After a century firmly anchored in Boston, Northeastern University is branching out — becoming Southeastern, Northwestern and perhaps Western and Midwestern as well.
Northeastern, known for its co-op program in which undergraduates spend significant amounts of time in the workplace, opened its first satellite campus this fall in Charlotte, N.C., and is planning a second in Seattle next year; outposts in Austin, Tex., Minnesota and Silicon Valley are under discussion.
The goal is to offer master’s degrees in industries like cybersecurity, health informatics and project management, matching programs with each city’s industries and labor needs, through a mix of virtual learning and fly-ins from professors based in Boston (tuition will be the same as at the main campus).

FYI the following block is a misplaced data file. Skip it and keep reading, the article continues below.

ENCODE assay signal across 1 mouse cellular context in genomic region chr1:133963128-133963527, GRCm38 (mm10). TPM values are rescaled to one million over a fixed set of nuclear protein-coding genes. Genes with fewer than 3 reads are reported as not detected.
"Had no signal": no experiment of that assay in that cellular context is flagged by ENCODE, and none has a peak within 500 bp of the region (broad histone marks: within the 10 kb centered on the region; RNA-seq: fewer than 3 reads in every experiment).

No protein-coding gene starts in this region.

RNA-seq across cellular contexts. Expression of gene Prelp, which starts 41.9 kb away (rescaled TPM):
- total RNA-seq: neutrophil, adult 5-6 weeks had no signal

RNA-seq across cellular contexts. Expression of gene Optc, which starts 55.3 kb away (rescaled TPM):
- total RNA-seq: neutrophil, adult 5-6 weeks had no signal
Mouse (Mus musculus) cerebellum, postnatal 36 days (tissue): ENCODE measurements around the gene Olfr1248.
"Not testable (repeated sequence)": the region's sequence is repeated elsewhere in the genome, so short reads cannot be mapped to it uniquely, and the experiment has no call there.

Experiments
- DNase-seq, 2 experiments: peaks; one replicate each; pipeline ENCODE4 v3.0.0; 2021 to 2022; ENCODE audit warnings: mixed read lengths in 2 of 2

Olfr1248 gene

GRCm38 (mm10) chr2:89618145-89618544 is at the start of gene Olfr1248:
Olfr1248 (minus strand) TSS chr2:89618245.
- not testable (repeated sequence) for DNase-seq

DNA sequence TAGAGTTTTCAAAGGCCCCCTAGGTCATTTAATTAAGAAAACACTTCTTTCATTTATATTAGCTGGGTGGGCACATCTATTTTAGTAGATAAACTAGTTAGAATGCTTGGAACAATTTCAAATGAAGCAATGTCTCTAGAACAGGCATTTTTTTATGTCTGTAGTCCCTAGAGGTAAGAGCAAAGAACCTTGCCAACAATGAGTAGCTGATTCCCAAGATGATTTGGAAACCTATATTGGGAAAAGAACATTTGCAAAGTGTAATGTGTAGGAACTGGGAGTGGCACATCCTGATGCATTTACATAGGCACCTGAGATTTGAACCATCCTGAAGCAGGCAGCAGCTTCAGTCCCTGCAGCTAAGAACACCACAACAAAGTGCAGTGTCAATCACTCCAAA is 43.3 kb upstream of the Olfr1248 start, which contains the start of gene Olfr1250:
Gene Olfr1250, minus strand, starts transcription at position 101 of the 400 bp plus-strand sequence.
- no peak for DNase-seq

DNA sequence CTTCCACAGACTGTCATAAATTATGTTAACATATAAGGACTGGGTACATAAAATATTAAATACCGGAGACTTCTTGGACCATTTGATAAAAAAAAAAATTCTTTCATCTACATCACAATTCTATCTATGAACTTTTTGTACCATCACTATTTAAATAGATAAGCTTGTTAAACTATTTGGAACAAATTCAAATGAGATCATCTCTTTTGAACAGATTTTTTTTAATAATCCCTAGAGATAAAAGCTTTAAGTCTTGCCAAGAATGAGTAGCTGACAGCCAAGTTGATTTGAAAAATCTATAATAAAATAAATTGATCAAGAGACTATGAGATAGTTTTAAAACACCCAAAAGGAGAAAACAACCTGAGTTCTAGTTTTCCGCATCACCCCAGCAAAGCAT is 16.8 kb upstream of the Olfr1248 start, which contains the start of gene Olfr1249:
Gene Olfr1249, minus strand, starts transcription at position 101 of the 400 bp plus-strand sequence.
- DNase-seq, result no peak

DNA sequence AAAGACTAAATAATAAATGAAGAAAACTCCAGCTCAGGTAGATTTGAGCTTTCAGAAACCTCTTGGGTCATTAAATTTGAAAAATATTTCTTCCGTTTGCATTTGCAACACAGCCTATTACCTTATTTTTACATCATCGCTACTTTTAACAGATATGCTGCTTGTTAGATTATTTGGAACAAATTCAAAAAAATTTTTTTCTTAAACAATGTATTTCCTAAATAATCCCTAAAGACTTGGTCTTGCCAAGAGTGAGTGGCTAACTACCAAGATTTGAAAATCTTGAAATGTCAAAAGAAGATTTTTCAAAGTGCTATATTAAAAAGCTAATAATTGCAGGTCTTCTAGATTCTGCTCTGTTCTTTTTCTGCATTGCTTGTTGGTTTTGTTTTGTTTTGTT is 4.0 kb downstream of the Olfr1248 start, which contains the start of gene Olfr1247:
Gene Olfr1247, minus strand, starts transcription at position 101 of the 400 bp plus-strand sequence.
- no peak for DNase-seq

While higher education has long been seen as a local enterprise, with universities deeply enmeshed in their communities, the explosion of online institutions, particularly for-profit career colleges like the University of Phoenix and the Education Management Corporation, has changed that dynamic. Northeastern, which is spending $60 million to support the expansion, is perhaps the most ambitious of a handful of brick-and-mortar institutions looking to broaden their footprint in new markets and with new methods of instruction.